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Wide scope but thin on the info
on 20 November 2012
I was really looking forward to this book because I am a music anorak. I had hoped to find out some new nuggets about a lot of bands that I knew would be in here.
Well the good news is that there are an incredible number of bands covered in this tome. The overall view of rock is as wide as could reasonably be expected in a book that you can still pick up. From Eric Clapton to Frank Zappa, Chuck Berry to Green Day are all in here.
However, the depth of the articles are really the weak point of the book. So many of the artists are given the briefest of summary style statements that there is nothing new to be learned about any of them. King Crimson only get one page and the quickest, most scant overview. The same for the Grateful Dead and so on....
There is an interesting graphic display at the bottom of each of the articles that has great potential and yet only works on a few occasions. The band lineups are charted, showing key albums and presented in chronological order, so that it is possible to see at a glance who was in the band when they recorded......whatever, when they left, who replaced them and so on... The idea is a good one, but when you have a band like King Crimson, or Frank Zappas, who had a fairly large roster of key players it falls apart and takes up space that could have been better used getting across the type of music the band played. It is also a bit pointless when a band has had a steady lineup for decades, ZZ Top for instance, System of a Down for another.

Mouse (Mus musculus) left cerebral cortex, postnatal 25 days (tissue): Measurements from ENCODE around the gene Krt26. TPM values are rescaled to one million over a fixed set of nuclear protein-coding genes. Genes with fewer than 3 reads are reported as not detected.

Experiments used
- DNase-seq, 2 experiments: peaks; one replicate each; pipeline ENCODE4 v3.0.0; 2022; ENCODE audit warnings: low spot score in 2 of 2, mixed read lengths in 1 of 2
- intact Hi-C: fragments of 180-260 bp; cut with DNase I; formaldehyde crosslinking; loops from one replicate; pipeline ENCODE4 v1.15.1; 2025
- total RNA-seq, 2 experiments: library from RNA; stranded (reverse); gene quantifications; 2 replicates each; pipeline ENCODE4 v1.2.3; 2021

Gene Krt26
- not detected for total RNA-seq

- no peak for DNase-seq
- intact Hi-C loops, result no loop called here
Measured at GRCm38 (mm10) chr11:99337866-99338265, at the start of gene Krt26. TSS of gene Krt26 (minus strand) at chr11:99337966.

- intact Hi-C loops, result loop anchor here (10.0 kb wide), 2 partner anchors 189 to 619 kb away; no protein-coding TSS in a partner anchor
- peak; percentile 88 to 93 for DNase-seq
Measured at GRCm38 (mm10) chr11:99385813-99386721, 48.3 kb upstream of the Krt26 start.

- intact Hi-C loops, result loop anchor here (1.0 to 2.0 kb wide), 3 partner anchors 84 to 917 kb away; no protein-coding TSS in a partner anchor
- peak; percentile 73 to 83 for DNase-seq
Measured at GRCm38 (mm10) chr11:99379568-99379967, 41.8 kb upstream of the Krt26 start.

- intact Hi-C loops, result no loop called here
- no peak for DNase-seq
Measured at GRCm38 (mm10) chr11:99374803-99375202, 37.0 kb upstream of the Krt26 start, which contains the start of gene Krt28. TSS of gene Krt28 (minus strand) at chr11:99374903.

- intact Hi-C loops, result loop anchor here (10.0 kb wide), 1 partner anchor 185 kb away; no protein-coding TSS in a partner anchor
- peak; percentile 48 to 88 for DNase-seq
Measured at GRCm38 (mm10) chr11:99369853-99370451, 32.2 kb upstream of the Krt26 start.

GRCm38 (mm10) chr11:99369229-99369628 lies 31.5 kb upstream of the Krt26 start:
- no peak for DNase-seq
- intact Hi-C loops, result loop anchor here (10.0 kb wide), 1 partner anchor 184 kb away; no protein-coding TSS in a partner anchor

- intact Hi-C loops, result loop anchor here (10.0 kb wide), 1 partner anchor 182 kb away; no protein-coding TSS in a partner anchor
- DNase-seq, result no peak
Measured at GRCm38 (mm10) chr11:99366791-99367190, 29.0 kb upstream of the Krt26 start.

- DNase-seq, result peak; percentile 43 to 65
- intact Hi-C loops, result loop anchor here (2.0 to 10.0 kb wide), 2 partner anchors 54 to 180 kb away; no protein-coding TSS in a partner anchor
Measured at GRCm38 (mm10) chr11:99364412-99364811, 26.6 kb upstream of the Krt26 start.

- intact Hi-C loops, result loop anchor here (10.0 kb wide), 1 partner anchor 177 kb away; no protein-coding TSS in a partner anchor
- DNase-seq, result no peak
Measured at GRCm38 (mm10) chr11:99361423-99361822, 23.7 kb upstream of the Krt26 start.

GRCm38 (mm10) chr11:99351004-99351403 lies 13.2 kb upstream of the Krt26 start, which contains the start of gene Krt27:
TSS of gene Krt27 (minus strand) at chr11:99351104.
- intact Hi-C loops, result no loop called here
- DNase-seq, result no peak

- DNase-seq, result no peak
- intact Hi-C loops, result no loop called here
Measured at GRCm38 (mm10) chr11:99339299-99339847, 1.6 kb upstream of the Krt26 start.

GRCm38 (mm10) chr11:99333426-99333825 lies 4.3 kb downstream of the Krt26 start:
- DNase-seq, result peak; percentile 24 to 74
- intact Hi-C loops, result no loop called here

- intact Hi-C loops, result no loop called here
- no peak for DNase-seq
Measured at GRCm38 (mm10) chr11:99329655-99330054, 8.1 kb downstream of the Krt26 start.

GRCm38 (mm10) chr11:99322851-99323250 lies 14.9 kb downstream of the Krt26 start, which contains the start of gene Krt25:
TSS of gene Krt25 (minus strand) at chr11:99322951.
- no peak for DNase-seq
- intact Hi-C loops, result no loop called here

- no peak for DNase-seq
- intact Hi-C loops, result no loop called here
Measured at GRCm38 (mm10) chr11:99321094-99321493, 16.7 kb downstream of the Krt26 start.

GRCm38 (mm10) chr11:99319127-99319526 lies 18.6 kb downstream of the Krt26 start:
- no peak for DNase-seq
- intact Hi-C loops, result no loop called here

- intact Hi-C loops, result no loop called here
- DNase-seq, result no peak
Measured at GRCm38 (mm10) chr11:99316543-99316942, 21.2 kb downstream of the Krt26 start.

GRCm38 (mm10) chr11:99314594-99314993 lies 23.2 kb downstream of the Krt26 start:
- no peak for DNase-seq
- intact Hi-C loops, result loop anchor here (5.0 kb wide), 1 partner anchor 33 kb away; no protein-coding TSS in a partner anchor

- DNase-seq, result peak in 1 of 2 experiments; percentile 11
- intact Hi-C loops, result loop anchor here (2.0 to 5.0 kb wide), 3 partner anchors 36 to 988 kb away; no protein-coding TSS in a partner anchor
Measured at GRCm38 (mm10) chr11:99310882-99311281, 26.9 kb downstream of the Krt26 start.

This reminds me of another weakness that disappointed me. There is no real hint or sense of the sort of music a band played in its existance, or how it changed over the years. Jazz books get this done so well I feel like buying stacks of them, whereas here.....I don't. #
A pity really!
I have settled on 3 stars, basically because there is a lot of info in the book, but ultimately not enough about the music each band played, nor anything new about any band that even a casual fan would not already know.
Edit, I have added a half star because there are snippets of interesting information with regards to lineups of bands and record sales. Public Image apparently never shifted much above 250000 copies of any one album, Bad Company have had more folk in the lineup by a factor of 4 than I would ever have guessed. Despite being hard on the book above, I find myself dipping into it in the search for other nuggets.